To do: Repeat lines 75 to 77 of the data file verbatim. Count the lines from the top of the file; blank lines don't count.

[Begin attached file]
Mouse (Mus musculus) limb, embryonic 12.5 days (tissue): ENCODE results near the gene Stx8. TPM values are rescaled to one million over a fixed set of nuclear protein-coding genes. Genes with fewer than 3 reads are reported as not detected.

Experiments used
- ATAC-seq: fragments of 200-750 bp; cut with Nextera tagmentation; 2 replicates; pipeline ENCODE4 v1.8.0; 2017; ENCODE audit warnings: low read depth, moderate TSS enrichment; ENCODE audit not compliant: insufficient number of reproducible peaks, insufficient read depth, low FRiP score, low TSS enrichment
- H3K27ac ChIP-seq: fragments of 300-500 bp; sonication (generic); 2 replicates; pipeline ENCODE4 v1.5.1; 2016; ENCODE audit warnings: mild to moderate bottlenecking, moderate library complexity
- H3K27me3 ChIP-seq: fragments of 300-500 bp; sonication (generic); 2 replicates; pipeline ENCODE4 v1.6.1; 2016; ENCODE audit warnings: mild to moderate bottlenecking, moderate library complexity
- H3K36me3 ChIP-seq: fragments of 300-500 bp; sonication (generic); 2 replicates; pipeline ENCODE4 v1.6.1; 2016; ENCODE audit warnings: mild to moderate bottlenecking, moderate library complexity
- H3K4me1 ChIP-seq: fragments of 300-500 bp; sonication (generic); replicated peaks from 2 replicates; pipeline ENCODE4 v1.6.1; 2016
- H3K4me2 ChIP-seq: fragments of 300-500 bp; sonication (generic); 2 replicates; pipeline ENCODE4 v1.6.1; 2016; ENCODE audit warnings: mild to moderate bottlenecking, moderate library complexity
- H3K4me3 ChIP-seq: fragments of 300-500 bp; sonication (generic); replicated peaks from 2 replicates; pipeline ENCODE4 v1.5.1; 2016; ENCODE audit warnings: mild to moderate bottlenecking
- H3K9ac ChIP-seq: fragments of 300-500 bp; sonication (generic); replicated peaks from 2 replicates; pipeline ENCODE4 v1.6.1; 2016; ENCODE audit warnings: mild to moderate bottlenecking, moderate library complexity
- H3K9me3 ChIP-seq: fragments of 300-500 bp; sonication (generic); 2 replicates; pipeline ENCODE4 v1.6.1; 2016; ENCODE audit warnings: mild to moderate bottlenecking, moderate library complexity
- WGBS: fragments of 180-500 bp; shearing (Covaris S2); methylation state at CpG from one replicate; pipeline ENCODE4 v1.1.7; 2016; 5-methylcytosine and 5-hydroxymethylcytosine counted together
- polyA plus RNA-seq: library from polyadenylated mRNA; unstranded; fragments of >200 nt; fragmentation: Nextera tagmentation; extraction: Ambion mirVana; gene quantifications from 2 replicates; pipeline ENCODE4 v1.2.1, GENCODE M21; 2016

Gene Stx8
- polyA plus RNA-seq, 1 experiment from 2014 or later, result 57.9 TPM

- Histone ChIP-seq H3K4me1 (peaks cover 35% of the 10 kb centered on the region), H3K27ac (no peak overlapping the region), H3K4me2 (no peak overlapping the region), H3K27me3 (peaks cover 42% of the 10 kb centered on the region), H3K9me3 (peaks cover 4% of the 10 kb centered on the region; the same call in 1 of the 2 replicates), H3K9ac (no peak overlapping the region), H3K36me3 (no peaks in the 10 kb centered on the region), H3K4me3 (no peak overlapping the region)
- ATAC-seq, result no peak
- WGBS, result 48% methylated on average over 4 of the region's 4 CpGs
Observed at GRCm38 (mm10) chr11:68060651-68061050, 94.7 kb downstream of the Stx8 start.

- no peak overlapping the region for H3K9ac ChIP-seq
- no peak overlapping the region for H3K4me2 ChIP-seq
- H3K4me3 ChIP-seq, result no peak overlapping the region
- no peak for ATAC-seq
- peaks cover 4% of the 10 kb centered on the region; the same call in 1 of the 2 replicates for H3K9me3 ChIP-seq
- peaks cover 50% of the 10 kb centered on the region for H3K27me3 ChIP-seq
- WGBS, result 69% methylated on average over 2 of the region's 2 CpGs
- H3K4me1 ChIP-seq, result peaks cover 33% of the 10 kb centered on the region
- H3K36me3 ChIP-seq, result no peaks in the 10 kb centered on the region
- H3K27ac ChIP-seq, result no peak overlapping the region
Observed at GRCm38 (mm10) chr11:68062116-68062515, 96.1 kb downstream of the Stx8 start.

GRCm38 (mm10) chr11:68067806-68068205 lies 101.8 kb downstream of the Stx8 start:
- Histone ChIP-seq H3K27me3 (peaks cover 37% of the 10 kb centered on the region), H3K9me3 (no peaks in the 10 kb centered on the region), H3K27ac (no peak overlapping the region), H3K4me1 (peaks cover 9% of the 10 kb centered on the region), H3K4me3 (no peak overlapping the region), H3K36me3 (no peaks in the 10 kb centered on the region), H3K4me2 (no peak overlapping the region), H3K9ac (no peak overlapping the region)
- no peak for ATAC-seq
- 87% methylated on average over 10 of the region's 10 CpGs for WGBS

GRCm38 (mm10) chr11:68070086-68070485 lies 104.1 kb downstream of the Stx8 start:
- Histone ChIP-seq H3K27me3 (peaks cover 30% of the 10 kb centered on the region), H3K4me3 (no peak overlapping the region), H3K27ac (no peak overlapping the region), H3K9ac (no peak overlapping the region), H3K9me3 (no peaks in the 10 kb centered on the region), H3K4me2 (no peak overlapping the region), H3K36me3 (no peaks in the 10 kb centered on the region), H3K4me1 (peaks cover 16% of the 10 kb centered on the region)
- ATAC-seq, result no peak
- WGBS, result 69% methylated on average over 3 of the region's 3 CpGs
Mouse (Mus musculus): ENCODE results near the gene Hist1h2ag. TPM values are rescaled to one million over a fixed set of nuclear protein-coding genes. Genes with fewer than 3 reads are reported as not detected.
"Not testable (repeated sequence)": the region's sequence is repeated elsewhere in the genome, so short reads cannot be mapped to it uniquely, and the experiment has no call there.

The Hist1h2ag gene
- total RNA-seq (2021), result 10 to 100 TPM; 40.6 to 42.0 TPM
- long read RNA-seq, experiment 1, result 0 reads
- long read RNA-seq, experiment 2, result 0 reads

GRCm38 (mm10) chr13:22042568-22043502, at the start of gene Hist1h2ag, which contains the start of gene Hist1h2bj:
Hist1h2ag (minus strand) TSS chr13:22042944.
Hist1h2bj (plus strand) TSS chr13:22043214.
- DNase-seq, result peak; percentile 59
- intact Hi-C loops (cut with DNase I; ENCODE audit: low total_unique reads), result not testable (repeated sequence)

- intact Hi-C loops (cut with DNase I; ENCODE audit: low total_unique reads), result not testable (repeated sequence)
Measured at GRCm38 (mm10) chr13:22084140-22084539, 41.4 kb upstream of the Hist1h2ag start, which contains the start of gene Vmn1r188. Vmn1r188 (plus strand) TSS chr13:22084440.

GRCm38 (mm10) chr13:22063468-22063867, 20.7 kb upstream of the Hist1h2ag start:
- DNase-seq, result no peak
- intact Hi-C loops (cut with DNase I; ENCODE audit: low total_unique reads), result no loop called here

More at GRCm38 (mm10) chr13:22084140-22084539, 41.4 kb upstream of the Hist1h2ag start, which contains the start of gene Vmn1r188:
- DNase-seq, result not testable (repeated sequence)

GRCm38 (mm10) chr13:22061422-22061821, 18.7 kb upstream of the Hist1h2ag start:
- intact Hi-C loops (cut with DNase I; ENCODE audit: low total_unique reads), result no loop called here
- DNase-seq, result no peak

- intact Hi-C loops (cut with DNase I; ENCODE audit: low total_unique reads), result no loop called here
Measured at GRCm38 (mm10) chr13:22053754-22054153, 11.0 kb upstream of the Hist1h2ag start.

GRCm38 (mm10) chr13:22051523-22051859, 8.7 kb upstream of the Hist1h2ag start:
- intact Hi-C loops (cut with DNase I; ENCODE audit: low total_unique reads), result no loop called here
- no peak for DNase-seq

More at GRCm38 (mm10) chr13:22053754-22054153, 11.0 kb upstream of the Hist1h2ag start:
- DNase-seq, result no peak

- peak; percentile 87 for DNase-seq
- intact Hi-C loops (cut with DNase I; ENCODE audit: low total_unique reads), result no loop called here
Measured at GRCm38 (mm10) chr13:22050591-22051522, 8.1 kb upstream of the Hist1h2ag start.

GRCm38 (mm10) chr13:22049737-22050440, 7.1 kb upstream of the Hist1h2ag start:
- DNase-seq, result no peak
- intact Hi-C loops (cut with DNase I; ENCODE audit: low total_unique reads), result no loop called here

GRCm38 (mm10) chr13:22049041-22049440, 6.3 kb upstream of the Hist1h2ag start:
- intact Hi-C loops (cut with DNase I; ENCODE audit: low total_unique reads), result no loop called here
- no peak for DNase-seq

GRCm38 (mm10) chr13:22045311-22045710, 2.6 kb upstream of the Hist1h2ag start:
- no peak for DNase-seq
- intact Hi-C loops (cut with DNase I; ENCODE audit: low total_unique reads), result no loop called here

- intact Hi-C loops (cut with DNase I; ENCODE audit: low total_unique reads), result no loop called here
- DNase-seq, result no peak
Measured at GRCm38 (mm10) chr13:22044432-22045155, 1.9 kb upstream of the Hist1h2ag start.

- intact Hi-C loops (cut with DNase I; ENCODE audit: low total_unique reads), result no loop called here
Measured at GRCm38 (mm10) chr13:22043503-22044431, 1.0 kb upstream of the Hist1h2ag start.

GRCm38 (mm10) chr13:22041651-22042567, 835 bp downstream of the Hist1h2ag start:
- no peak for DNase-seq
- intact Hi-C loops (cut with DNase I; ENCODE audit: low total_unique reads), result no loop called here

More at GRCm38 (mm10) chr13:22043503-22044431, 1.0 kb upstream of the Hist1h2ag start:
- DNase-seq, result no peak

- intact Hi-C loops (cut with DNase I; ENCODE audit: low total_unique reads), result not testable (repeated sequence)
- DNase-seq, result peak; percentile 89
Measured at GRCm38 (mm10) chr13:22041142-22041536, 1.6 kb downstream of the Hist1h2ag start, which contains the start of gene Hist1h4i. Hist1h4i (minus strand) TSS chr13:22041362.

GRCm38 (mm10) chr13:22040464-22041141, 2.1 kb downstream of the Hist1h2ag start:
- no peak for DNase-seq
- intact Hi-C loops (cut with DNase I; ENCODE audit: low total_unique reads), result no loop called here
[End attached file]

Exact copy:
- no peak for DNase-seq

GRCm38 (mm10) chr13:22045311-22045710, 2.6 kb upstream of the Hist1h2ag start:
- no peak for DNase-seq